According to Billboard, Jackson’s estate earned over one billion from music sales (429 million), film and TV rights to his concert documentary This Is It (392 million), music publishing (130 million), a recording contract (31 million), and licensing and touring (35 million).
Most interesting is the amount of money the Jackson estate made by something that never even happened. Jackson’s 50-date This Is It shows at London’s O2 Arena brought in huge revenue despite being canceled, since 5 million was made through merchandising and 6.5 million was brought in through tickets not refunded by fans who wished to keep it as a souvenir.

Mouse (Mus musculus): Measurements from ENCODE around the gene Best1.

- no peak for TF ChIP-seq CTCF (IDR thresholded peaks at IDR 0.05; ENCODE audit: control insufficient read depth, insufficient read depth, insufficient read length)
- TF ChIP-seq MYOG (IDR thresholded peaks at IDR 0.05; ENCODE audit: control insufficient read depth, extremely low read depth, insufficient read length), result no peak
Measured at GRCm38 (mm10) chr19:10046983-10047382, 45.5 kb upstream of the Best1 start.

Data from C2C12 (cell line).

It might sound ridiculous that that many people decided to keep a piece of paper worth hundreds of dollars (depending on how much they spent on the ticket), but any fan devoted enough to see MJ for that much money most likely also believes a ticket from Michael’s ill-fated show is worth that amount, and more. That, or they (rightly) assumed they could make a fortune selling it as a collector’s item to someone who does.
CBS’ Early Show plans to mark the one-year anniversary of Michael Jackson’s death this Friday by hosting a one-hour tribute to the King of Pop, featuring appearances by Christina Aguilera, LL Cool J, Marc Anthony, as well as a performance from British singer James Morrison who will perform “Man in the Mirror” live. Expect dozens more anniversary tributes where that came from.